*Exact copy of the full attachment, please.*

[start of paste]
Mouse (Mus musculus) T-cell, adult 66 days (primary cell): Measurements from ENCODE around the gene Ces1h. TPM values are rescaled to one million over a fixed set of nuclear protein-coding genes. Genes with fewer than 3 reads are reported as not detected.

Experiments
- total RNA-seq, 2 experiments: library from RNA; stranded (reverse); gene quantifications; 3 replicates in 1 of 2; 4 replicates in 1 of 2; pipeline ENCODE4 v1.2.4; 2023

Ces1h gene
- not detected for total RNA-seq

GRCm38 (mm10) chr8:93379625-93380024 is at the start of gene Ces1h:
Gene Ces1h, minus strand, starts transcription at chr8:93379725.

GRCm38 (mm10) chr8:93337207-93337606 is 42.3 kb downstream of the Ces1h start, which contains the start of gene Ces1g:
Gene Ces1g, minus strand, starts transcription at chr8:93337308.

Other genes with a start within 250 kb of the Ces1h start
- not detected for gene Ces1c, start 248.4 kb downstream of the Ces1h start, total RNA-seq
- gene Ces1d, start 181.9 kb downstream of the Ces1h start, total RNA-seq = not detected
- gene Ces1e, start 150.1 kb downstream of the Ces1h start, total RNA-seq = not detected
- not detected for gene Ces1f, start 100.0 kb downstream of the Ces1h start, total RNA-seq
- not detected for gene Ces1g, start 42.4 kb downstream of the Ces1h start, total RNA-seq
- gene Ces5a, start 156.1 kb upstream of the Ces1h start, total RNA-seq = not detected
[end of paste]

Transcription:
Mouse (Mus musculus) T-cell, adult 66 days (primary cell): Measurements from ENCODE around the gene Ces1h. TPM values are rescaled to one million over a fixed set of nuclear protein-coding genes. Genes with fewer than 3 reads are reported as not detected.

Experiments
- total RNA-seq, 2 experiments: library from RNA; stranded (reverse); gene quantifications; 3 replicates in 1 of 2; 4 replicates in 1 of 2; pipeline ENCODE4 v1.2.4; 2023

Ces1h gene
- not detected for total RNA-seq

GRCm38 (mm10) chr8:93379625-93380024 is at the start of gene Ces1h:
Gene Ces1h, minus strand, starts transcription at chr8:93379725.

GRCm38 (mm10) chr8:93337207-93337606 is 42.3 kb downstream of the Ces1h start, which contains the start of gene Ces1g:
Gene Ces1g, minus strand, starts transcription at chr8:93337308.

Other genes with a start within 250 kb of the Ces1h start
- not detected for gene Ces1c, start 248.4 kb downstream of the Ces1h start, total RNA-seq
- gene Ces1d, start 181.9 kb downstream of the Ces1h start, total RNA-seq = not detected
- gene Ces1e, start 150.1 kb downstream of the Ces1h start, total RNA-seq = not detected
- not detected for gene Ces1f, start 100.0 kb downstream of the Ces1h start, total RNA-seq
- not detected for gene Ces1g, start 42.4 kb downstream of the Ces1h start, total RNA-seq
- gene Ces5a, start 156.1 kb upstream of the Ces1h start, total RNA-seq = not detected